This blog is written by Lee Gale Gruen to help Baby Boomers, seniors, retirees, and those soon to retire find joy, excitement, and satisfaction in life after retirement. Her public lecture on this subject is titled: “Reinventing Yourself in Your Retirement.” Her memoir, Adventures with Dad: A Father and Daughter’s Journey Through a Senior Acting Class, is available by clicking here Amazon.com. Click here for her website: http://AdventuresWithDadTheBook.com
Now, on to my blog:
While working, how and where you reside are often dictated by considerations of employment, family, cost, and the like. Once you retire, the options widen. Many stay put in the tried and true–their comfort level. The idea of moving from the family home is too distressing, and they may remodel to suit their aging needs: a mechanical staircase lift, lowered counters, raised cabinets and dishwashers, walk-in (or roll-in) showers, and more. Others who possess nagging wanderlust may venture out to explore different alternatives.
I recently heard from a friend of a friend about her choice. She has become a nomad. She sold her house of thirty years and now moves between the West Coast of the United States, Mexico, and Europe, staying at each for long stints with travel interspersed. When she alights, she finds a short-term rental or stays with friends. She has carved out an interesting lifestyle. Her retirement may seem scary to some and exciting to others. I’ve heard (though it might not be correct) that the same Chinese character designates both danger and opportunity. Regardless of the Chinese alphabet, the metaphor holds.
I know of others who become minimalists, opting for the human version of turtles carrying their homes on their back. These folks give up most worldly possessions, buy an RV, and continuously move about as the whim takes them.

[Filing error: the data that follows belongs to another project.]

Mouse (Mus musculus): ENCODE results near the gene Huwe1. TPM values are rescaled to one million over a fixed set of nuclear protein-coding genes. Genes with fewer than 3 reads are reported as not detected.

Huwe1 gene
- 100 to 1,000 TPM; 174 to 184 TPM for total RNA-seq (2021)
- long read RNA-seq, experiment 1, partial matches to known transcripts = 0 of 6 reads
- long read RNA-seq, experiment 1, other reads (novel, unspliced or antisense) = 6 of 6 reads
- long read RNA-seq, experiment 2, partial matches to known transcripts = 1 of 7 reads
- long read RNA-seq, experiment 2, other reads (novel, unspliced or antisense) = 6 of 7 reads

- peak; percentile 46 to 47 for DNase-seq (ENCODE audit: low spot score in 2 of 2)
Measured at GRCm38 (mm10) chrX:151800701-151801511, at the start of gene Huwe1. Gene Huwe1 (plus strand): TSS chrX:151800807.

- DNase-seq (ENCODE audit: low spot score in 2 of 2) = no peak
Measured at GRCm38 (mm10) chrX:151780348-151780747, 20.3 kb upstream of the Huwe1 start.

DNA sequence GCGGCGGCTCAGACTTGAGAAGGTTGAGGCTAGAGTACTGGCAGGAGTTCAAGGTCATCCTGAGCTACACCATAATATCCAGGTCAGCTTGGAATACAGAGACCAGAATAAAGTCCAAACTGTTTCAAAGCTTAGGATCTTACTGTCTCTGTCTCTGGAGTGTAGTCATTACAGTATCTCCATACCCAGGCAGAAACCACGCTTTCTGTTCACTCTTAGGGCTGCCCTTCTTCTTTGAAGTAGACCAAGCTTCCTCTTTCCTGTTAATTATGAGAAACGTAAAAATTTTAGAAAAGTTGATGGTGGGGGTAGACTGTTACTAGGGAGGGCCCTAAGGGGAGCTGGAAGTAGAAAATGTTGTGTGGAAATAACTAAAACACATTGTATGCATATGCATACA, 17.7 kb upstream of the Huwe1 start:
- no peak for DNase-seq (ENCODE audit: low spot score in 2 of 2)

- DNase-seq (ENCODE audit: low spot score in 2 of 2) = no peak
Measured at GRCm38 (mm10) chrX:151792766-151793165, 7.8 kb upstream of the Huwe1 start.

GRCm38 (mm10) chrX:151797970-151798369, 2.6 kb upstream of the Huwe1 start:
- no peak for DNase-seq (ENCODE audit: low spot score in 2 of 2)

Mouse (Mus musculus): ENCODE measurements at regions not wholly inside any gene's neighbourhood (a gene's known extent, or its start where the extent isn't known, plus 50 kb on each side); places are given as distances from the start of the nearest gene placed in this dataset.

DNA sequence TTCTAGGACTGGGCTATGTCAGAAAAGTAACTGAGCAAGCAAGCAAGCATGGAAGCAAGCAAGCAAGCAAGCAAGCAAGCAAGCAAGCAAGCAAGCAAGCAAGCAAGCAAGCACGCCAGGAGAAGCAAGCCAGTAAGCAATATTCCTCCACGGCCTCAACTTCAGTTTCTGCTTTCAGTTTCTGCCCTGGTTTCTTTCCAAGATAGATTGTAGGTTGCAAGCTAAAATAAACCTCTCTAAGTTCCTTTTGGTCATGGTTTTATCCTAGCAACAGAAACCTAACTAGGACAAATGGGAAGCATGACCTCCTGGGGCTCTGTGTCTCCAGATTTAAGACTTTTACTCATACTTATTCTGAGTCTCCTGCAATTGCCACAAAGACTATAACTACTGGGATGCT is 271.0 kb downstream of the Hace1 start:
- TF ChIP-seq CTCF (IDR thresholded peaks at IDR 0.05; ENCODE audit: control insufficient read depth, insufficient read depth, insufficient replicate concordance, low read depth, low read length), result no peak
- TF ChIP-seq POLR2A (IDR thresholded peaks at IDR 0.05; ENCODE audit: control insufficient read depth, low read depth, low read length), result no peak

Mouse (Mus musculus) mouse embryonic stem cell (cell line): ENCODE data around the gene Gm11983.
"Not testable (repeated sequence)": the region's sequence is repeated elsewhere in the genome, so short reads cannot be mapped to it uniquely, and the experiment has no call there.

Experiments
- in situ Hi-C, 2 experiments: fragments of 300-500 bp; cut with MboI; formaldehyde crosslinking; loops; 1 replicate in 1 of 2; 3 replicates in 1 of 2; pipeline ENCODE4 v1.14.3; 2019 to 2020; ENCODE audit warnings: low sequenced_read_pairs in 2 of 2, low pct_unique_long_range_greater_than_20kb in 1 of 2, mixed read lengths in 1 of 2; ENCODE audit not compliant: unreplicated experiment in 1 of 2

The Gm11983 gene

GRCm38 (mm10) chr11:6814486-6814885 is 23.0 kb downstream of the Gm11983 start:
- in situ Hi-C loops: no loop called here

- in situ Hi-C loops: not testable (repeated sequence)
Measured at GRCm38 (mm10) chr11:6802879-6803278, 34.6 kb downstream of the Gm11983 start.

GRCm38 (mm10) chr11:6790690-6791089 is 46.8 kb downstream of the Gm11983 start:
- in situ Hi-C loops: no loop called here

Many downsize and find a like-minded demographic in which to settle such as an active senior retirement community. That was my decision. Still others strike out for distant and exotic lands, domestic or international, to pursue a passion–think Paul Gauguin.
A few friends have mentioned the idea of living with their children or other family members. They would have their own room in the main house. Or, they would occupy a small dwelling in the backyard, thereby creating a family compound. Many years ago, one of my cousins and her husband bought an apartment building with other family members, and each family unit lived in a different apartment. You have to like your relatives an awful lot to make this work.
There’s the story, true or not, of some people living permanently on cruise ships. They have a room, all meals, housekeeping services, a doctor available, and they get to explore exciting destinations.
There is no right or wrong choice. There is just the choice for you. The important thing is that you make it when you can instead of someone else doing it for you when you can’t.
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